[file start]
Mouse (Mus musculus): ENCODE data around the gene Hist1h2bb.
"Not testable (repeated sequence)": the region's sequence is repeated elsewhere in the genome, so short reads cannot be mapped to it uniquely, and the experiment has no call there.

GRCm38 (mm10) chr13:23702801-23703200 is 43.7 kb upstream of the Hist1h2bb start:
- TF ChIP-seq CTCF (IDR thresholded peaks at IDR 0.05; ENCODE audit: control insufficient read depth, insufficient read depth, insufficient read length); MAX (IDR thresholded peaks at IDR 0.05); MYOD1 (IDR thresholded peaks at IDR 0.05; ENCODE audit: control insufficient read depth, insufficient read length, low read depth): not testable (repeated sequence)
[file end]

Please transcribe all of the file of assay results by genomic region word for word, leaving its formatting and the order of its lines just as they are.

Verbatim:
Mouse (Mus musculus): ENCODE data around the gene Hist1h2bb.
"Not testable (repeated sequence)": the region's sequence is repeated elsewhere in the genome, so short reads cannot be mapped to it uniquely, and the experiment has no call there.

GRCm38 (mm10) chr13:23702801-23703200 is 43.7 kb upstream of the Hist1h2bb start:
- TF ChIP-seq CTCF (IDR thresholded peaks at IDR 0.05; ENCODE audit: control insufficient read depth, insufficient read depth, insufficient read length); MAX (IDR thresholded peaks at IDR 0.05); MYOD1 (IDR thresholded peaks at IDR 0.05; ENCODE audit: control insufficient read depth, insufficient read length, low read depth): not testable (repeated sequence)